As they made their way to the festival site, Rose and her friends grooved to the music coming from the stage.

When they reached the makeshift bridge over the road, someone yelled, “Hey beautiful! You with the red hair.”

She looked around to see if there was anyone else with red hair. Then she glanced up and spotted two guys, one blond and the other dark-haired, leaning over the side of the bridge.

“Yeah, you,” the blond called out as he caught her gaze.

Willow halted beside her. “He’s cute. How about him?”

Rose looked away, her gaze landing on the other guy.

He jabbed his companion in the ribs. “Quit trying to pick up every girl you see.” Then he leaned farther over the rail. “Don’t pay any attention to him. He’s high.”

“So she’s not beautiful?” Willow yelled to the hippie.

She poked her friend. “Stop it, Willow, you’re making a scene.” In spite of her protest, her gaze remained on the dark-haired guy.

He rested his elbows on the rail and stared back at her. The intensity of his expression shot heat into her belly.

“I didn’t say that, just that she shouldn’t pay attention to him.” He flapped a hand at his blond buddy, then tapped his own chest with his thumb several times as if to say, ‘Choose me!’

Does he want me to pay attention to him? Her heart thumped in rhythm to his jabbing thumb.

“Take that one,” Willow whispered. “He’s the real cutie.”

Before she could respond, the crowd pushed them forward. When they reached the other side of the bridge, she looked back, searching for the dark-haired hippie, but the spot where he’d stood was empty.

Just my luck. I see someone who’s intriguing and he disappears.

With a sigh, she continued the trek to the festival grounds.

Want to read more? Can’t Stop the Music is available on Amazon.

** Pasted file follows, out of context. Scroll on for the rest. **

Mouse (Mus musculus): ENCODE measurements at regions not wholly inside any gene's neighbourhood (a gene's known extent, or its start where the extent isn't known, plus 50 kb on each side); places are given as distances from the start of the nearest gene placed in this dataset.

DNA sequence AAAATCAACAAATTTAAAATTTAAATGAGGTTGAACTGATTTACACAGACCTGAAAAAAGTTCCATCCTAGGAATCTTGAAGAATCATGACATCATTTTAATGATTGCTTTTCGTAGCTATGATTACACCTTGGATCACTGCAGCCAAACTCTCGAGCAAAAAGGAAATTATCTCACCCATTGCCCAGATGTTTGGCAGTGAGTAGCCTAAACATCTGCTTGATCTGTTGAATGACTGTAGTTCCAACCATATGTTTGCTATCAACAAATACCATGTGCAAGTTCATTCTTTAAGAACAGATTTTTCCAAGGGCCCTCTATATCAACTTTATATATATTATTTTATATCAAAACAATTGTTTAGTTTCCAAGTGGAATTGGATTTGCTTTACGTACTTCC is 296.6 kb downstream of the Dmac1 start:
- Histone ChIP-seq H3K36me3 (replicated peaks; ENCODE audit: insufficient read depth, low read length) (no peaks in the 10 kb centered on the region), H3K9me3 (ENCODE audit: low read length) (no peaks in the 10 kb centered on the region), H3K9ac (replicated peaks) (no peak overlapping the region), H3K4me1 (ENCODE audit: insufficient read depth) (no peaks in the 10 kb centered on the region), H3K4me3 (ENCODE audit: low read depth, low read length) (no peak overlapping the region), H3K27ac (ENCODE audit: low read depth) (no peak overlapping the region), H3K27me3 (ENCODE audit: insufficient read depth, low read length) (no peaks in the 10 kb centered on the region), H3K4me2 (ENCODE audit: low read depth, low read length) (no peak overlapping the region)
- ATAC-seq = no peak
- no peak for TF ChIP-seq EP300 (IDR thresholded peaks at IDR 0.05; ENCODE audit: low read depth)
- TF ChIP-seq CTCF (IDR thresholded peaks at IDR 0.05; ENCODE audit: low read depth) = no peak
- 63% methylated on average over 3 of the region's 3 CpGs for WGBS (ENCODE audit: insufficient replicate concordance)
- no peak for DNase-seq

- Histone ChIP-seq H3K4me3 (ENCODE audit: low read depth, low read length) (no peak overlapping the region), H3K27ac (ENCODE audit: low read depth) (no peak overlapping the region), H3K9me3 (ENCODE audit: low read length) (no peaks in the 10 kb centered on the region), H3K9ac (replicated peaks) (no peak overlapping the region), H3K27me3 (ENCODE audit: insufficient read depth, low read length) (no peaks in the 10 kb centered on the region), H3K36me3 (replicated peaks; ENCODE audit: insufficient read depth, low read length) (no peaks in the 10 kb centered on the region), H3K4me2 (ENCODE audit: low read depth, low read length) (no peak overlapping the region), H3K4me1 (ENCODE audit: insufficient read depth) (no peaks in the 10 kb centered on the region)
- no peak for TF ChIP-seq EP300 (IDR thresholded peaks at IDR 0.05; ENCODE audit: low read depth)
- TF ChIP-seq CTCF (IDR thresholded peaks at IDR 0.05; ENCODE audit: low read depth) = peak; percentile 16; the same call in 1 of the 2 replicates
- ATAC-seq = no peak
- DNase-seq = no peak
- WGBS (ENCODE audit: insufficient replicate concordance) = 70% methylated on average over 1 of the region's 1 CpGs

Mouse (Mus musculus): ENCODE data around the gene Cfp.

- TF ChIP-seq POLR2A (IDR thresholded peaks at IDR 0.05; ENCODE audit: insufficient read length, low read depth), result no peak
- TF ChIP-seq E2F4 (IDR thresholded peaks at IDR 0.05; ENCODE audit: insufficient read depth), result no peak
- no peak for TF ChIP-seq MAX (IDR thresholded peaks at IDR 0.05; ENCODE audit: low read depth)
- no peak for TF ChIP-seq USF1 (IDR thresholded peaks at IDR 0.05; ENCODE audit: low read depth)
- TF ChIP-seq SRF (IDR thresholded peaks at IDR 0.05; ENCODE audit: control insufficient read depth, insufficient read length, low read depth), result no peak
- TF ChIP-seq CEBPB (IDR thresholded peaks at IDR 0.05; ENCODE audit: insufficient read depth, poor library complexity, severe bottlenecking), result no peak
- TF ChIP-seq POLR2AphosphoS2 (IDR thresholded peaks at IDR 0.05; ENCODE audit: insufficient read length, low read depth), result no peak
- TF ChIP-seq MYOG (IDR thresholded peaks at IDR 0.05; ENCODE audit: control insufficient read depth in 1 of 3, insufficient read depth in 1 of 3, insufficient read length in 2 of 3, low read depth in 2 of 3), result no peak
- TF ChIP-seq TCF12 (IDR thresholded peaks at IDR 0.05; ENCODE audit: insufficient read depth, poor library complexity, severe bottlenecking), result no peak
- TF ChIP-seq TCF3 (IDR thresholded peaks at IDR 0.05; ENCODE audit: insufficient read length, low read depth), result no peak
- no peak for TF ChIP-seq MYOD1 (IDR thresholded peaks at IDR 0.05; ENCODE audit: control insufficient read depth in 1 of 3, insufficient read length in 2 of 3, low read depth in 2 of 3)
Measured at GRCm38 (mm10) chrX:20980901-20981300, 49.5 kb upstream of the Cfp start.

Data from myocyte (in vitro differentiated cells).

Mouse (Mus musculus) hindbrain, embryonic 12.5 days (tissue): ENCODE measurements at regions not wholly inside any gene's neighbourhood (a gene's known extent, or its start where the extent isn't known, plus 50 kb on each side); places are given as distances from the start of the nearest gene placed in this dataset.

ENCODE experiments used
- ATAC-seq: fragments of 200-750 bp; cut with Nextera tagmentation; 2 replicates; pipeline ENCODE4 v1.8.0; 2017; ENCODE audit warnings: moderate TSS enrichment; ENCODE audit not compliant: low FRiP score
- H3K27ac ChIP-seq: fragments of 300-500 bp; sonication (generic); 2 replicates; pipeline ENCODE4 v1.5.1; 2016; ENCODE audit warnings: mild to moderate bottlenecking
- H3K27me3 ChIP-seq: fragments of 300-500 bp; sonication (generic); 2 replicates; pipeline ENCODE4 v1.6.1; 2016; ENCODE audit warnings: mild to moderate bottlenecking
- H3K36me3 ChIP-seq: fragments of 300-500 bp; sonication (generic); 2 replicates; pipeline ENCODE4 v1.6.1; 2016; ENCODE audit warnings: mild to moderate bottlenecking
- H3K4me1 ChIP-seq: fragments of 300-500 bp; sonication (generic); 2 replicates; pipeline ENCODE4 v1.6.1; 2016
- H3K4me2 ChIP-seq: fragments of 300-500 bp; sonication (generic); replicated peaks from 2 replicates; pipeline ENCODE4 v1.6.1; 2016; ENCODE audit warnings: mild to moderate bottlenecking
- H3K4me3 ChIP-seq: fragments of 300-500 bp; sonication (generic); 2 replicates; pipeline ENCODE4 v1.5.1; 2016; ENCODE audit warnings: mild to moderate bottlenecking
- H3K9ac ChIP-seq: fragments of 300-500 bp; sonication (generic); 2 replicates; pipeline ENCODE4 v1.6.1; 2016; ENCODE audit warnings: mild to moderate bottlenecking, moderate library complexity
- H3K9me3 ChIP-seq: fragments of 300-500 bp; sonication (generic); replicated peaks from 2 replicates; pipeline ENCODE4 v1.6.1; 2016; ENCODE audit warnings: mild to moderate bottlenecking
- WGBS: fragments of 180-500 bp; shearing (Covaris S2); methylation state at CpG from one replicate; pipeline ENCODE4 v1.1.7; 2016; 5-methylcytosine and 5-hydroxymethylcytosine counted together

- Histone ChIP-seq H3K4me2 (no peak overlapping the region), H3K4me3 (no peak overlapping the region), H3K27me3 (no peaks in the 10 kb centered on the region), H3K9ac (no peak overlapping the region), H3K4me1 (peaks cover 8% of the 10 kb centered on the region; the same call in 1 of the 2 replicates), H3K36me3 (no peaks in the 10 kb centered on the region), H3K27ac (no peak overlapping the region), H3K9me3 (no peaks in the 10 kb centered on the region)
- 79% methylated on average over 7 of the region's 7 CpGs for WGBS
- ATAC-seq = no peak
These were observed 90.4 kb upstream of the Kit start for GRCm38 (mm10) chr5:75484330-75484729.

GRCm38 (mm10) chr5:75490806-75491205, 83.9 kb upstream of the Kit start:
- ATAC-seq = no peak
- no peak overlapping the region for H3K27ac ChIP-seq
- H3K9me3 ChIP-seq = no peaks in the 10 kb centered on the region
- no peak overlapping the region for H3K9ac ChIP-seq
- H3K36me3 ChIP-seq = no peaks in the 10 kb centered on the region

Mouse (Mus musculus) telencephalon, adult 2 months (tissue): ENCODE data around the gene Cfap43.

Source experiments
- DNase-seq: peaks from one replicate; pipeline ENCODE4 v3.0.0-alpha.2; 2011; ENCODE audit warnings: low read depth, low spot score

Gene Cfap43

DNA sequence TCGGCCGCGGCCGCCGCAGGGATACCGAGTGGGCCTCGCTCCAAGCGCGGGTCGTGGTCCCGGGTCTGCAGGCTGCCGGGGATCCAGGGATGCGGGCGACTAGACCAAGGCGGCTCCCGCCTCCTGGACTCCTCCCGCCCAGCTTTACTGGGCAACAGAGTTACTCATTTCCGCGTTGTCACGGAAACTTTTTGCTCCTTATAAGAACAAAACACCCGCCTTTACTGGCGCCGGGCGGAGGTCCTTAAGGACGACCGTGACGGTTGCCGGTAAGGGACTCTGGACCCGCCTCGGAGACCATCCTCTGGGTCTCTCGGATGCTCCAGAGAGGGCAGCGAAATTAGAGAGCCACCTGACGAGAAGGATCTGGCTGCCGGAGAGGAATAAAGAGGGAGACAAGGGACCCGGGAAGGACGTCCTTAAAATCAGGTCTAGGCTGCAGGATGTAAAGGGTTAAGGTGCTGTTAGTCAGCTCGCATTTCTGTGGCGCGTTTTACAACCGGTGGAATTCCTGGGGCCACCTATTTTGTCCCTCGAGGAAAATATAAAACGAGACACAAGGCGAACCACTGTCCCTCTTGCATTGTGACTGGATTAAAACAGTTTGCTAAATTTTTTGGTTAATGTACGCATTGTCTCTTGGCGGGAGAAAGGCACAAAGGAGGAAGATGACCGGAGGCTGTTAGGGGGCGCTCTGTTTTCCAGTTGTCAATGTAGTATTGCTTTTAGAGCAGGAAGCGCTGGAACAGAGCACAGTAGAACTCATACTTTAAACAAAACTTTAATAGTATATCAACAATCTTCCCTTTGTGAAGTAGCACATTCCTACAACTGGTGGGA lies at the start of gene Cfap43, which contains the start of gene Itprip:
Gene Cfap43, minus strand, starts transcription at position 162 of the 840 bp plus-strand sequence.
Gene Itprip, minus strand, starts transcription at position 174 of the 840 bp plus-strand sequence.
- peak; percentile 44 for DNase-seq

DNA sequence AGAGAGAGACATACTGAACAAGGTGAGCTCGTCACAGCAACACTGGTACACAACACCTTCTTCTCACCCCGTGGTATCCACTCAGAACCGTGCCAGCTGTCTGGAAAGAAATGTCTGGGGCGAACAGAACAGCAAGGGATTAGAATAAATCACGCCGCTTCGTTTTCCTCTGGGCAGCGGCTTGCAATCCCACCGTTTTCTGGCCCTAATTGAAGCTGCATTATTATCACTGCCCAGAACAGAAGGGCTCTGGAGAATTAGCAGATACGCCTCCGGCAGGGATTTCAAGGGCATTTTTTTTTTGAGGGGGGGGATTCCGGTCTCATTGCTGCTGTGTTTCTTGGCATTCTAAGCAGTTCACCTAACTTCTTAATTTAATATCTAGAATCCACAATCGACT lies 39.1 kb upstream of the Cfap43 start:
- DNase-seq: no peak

Wednesday Special Spotlight

Shines On
A new book,

Ophelia’s Curse,

coming soon

by

Tina Griffith

Ophelia’s Curse is a suspenseful and intriguing novel from start to finish. The story will give you goose bumps and have you sitting on the edge of your seat. In short, this story will tickle your senses on a level that you’ve not known before. The thin line between witchcraft and terror is remarkable and written as if Tina Griffith had the gift of pure magic. This is an hypnotic and provocative book. And just when you think you’ve got it all figured out, the twists and turns prove you wrong.

On Hallow’s Eve, as the veil between the two worlds was thinning, the face of the full moon was lit up like a Christmas tree. The dead would soon come alive, the alive would dress up as the dead, and witchcraft had a way of piggybacking off other spells. This was the ideal night to be a witch, for the effectiveness of all incantations, divinations, and other avenues of magic, was perfect.

Jayla is a clever witch, who had been cursed in her teens by her friend, Ophelia. Since then, she has had to retrieve dark souls from shrewd men in order to survive. While she has taken hundreds of souls in her lifetime, this story is about her trying to take the one which belongs to Roger Casem – the man she accidentally fell in love with.

Could she kill him, as she had done with the others? If she wanted to continue living, she must. But today, when his eyes skimmed her body with unbelievable passion, she began to recognize her own needs. As she blushed and turned her face away from him, Jayla did the only thing she could.

Tina Griffith, who also wrote twenty-seven children’s books as Tina Ruiz, was born in Germany, but her family moved to Canada when she was in grammar school.

After her husband of 25 years passed away, she wrote romance novels to keep the love inside her heart. Tina now has eleven romance novels on Amazon, and while all of them have undertones of a love story, they are different genres; murder, mystery, whimsical, witches, ghosts, suspense, adventure, and her sister’s scary biography.

Tina has worked in television and radio as well as being a professional clown at the Children’s Hospital. She lives in Calgary with her second husband who encourages her to write her passion be it high-quality children’s books or intriguing romance.